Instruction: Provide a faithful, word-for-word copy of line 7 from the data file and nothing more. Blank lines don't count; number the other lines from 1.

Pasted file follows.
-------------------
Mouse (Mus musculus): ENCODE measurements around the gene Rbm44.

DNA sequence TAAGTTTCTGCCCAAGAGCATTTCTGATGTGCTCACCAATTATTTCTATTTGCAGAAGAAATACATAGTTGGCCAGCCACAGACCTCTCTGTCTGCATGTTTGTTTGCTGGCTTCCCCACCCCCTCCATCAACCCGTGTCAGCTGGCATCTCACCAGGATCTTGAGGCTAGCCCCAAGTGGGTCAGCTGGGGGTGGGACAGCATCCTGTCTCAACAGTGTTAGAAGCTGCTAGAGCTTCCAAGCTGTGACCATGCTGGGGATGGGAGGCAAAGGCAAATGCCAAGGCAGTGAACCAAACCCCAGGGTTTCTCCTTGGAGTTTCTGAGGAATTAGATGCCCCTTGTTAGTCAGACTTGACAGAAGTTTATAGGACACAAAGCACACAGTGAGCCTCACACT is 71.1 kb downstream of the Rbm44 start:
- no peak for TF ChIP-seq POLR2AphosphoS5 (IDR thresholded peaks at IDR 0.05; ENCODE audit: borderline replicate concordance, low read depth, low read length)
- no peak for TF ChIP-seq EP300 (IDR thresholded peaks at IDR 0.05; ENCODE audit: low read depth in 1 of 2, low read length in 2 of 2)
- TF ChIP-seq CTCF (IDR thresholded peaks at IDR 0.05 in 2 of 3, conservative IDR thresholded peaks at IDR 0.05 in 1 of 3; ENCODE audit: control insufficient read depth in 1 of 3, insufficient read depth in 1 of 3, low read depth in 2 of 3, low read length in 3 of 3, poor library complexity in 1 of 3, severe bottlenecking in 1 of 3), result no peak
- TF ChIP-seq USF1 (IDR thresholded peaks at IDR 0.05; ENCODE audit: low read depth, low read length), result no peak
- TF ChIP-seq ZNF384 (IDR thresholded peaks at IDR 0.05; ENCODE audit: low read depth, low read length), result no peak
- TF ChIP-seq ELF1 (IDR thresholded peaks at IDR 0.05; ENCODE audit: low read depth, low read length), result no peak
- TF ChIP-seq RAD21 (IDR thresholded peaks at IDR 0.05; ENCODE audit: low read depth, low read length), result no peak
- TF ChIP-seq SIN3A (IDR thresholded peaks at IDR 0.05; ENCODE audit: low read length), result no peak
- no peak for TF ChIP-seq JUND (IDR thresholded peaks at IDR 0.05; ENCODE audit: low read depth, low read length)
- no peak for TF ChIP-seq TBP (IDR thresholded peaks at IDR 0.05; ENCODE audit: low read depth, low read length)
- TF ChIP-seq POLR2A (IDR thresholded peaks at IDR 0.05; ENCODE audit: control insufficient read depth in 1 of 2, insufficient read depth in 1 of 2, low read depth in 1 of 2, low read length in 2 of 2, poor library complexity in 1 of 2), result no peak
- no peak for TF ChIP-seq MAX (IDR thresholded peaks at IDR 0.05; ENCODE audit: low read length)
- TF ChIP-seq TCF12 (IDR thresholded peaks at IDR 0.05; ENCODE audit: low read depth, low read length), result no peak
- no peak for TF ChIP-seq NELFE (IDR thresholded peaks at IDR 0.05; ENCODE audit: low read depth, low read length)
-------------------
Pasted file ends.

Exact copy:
- TF ChIP-seq ZNF384 (IDR thresholded peaks at IDR 0.05; ENCODE audit: low read depth, low read length), result no peak